Sen. Denny Hoskins’ Capitol Report for Week of Jan. 25, 2021

The State of the State

Typically one of the best-attended events of any legislative session, the annual State of the State Address was entirely different this year. Due to concerns over COVID-19, the decision was made to forego the usual joint-session of the General Assembly in the House of Representatives’ chamber. Instead, the governor delivered his remarks to a smaller live audience in the Senate chamber and livestreamed his address online.

Regardless of the setting, the governor’s speech was positive and optimistic. He reflected on the successes of the past year – including business expansions and economic resiliency in the state, despite the pandemic. The governor returned to familiar themes of workforce development and infrastructure investment as he highlighted priorities for the coming year. Infrastructure requests included additional money for rural broadband, improvements to airports and river ports, maintenance at state facilities and $10 million for water resource projects

The $34 billion budget the governor proposed for 2022 fully funds the Foundation Formula that pays for elementary and secondary education, and increases money for the A+ Schools program and Bright Flight scholarships. He also asked the General Assembly to renew core funding for Missouri’s universities and to increase appropriations for early childhood education. The budget also includes nearly $60 million to fund behavioral and developmental disability services.

Although the governor said Missouri’s economy weathered the pandemic recession surprisingly well, and revenues remain strong, the state faces uncertainty due to Medicaid expansion. The decision by voters to extend health care to low income, able-bodied adults will grow Missouri’s state budget by nearly $2 billion, the governor said. Much of this money will flow from the federal government, but a portion of this cost will be borne directly by Missouri taxpayers.


The Missouri Senate perfected its first bill of the 2020 legislative session this week. Senate Bill 2 expands the Missouri Works Program to include part-time National Guard duty and civilian support jobs. Qualifying part-time National Guard jobs for workforce development tax incentives should help Missouri bases and facilities remain attractive as the military selects locations for new units and programs.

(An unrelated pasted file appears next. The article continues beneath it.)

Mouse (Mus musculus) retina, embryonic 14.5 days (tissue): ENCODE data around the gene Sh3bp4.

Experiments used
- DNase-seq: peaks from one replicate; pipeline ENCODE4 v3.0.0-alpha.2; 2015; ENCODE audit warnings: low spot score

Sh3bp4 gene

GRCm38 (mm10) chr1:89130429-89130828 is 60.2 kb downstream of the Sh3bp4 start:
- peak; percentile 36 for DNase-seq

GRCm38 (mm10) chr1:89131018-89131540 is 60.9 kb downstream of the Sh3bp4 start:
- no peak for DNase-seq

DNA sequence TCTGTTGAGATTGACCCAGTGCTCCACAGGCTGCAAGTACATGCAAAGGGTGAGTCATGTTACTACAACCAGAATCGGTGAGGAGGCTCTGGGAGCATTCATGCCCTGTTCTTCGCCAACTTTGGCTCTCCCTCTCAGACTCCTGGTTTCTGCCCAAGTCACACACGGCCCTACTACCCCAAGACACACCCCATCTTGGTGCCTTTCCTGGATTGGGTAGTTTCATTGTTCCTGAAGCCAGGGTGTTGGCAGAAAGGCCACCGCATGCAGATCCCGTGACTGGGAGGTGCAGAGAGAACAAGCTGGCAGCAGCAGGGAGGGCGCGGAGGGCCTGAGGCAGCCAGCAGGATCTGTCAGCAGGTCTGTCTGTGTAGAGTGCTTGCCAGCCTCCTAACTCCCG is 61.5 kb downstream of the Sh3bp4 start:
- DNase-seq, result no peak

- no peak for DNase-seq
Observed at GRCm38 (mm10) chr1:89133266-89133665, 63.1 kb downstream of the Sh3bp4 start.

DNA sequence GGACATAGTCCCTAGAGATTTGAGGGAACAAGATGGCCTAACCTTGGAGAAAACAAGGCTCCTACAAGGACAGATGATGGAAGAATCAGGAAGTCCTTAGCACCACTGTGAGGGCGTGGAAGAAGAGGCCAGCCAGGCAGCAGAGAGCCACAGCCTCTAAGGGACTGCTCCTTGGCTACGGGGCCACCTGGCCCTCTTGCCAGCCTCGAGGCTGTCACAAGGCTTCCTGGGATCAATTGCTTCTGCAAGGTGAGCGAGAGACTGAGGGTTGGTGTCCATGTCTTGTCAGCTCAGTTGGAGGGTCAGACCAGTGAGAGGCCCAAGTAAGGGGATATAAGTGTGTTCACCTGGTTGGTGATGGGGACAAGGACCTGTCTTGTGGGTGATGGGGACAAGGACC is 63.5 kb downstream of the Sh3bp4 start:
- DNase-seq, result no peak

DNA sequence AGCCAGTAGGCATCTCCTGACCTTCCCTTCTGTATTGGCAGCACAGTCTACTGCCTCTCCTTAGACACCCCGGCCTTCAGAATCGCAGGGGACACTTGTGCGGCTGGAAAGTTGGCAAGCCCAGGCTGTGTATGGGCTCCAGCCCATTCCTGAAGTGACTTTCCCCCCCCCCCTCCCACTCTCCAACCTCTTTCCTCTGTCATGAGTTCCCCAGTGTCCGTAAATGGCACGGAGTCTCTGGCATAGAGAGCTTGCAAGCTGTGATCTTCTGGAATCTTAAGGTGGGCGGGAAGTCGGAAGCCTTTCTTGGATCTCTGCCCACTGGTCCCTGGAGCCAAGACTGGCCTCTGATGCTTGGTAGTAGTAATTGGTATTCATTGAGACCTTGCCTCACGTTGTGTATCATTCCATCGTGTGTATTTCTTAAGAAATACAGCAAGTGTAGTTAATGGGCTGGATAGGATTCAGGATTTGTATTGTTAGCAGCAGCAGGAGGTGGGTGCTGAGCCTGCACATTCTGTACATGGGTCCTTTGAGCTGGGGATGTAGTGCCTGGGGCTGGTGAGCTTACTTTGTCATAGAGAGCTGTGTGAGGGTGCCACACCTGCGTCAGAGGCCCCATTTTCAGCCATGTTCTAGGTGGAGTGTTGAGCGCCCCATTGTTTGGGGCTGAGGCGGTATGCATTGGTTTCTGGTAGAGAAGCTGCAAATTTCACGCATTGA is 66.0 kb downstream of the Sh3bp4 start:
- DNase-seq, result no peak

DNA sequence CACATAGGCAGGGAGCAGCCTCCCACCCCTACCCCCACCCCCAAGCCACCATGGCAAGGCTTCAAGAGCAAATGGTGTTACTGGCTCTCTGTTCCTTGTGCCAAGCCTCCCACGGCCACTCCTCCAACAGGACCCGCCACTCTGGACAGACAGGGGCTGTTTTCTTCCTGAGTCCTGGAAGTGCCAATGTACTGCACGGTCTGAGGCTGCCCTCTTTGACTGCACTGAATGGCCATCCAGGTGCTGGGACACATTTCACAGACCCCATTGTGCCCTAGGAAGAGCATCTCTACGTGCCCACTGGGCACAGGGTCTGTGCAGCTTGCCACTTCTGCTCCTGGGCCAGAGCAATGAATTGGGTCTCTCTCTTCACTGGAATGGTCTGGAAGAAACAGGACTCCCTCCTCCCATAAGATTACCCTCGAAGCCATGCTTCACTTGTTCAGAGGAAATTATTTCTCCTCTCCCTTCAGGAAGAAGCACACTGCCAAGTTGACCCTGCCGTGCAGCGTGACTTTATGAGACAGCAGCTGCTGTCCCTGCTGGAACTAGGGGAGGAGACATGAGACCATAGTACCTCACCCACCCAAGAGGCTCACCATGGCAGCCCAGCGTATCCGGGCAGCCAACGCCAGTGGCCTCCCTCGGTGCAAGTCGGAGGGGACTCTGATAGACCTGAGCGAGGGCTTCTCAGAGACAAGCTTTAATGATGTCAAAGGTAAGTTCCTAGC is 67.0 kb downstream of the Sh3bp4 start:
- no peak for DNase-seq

On Tuesday, I presented Senate Bill 98 to the Senate Appropriations Committee. A comprehensive package of legislation related to gaming, this bill includes provisions to allow both sports wagering and video lottery terminals in Missouri. We had a productive hearing and listened as a number of witnesses shared how similar programs have benefited other states.

One common theme of the testimony regarding video lottery terminals was the impact this bill would have on the nearly 14,000 illegal gaming machines believed to be currently in the state. These unlicensed machines generate no tax revenue to support elementary and secondary education. With no state regulation or oversight, it’s impossible to know whether these games are rigged, or whether they pay out what they’re supposed to. Allowing the Lottery Commission to place terminals at veteran’s halls, fraternal lodges, bars and other places frequented by adults would ensure that Missourians who want to try their luck will do so with some assurance the games are fair.

The sports wagering portion of the bill also generated a lot of interest, with testimony from sports leagues, as well as casinos and others likely to be impacted by the legislation. It’s clear to me that Missourians are betting on sports now, either online or traveling to other states where it’s allowed. My legislation would bring the money being spent out of state back home and bring needed revenue to the state of Missouri to support our children’s schools.


During the 2020 legislative session I sponsored a bill that addressed the misrepresentation of service dogs. One provision of that legislation was a requirement for the Governor’s Council on Disability to prepare materials to educate the public about service animals. Those materials are now available. The guidance is especially useful to landlords and owners of rental property, who may have questions about whether animals owned by their tenants qualify for protections under the law. Landlords may request documentation verifying that their tenant’s disability requires the assistance of a service animal. They can also establish reasonable restrictions, including adherence to leash laws, vaccination requirements and sanitary standards. Property owners can also charge tenants for damages caused by a service animal. For more information about laws regarding service animals, visit

As always, I appreciate hearing your comments, opinions and concerns. Please feel free to contact me in Jefferson City at (573) 751-4302. You may also email me at